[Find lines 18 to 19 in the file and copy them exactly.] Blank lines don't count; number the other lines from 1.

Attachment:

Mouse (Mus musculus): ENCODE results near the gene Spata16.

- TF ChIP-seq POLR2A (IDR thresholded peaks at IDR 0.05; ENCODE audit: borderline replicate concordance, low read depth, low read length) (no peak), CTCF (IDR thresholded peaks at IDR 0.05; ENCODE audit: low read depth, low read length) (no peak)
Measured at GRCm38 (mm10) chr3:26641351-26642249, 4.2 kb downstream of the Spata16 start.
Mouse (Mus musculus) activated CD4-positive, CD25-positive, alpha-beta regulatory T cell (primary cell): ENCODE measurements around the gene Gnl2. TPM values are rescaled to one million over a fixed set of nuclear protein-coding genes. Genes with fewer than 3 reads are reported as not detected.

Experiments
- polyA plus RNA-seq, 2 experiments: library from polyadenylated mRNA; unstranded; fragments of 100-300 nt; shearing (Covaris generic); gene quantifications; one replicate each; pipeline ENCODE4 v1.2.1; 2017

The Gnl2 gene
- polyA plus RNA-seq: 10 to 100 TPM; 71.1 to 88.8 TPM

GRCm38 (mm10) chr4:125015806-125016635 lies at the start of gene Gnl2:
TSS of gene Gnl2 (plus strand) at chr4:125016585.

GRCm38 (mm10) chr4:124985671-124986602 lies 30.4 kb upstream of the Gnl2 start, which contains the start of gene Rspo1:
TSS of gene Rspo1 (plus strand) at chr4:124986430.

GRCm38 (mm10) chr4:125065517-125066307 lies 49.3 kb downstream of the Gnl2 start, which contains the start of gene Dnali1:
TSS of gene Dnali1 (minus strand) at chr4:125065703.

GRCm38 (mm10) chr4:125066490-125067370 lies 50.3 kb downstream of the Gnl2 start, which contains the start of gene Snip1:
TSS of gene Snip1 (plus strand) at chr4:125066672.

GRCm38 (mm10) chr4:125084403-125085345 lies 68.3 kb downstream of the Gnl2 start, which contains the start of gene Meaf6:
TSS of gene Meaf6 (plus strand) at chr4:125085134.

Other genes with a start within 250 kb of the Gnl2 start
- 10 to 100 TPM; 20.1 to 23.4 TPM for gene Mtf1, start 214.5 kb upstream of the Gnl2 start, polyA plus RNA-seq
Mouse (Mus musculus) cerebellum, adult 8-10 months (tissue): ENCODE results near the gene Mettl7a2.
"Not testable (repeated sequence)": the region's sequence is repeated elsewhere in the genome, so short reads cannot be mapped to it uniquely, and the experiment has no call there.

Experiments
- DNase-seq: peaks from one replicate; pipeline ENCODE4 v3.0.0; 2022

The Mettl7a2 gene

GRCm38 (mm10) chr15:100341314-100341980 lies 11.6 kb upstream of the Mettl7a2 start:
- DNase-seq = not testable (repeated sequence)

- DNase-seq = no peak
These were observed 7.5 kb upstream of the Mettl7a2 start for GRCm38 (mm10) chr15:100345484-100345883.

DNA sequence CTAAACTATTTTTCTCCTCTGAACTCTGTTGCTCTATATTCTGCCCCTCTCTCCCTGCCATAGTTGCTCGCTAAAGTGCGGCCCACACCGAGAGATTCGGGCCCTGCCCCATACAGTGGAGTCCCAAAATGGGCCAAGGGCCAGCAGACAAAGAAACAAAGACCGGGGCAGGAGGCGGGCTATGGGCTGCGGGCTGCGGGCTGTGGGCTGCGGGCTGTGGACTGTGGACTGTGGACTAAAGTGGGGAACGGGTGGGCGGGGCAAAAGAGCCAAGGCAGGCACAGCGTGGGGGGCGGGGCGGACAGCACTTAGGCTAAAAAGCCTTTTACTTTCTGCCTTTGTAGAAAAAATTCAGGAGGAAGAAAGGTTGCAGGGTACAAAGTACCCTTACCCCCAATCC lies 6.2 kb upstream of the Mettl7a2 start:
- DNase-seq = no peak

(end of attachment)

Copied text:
TSS of gene Meaf6 (plus strand) at chr4:125085134.

Other genes with a start within 250 kb of the Gnl2 start